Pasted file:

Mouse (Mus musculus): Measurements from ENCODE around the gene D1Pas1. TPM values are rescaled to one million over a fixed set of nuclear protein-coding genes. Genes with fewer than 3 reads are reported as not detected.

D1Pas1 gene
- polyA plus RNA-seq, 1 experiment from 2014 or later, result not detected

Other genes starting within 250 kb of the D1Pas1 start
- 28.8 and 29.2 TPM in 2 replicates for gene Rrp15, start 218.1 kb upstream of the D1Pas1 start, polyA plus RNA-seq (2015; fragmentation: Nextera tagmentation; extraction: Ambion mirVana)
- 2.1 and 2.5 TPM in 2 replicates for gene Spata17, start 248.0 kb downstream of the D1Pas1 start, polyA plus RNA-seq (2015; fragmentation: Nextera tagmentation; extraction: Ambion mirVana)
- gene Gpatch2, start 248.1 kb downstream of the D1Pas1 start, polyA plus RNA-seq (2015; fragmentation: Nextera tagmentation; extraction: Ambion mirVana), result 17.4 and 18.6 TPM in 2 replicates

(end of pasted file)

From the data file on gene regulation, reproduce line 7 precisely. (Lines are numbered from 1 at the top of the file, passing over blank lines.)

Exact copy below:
- gene Gpatch2, start 248.1 kb downstream of the D1Pas1 start, polyA plus RNA-seq (2015; fragmentation: Nextera tagmentation; extraction: Ambion mirVana), result 17.4 and 18.6 TPM in 2 replicates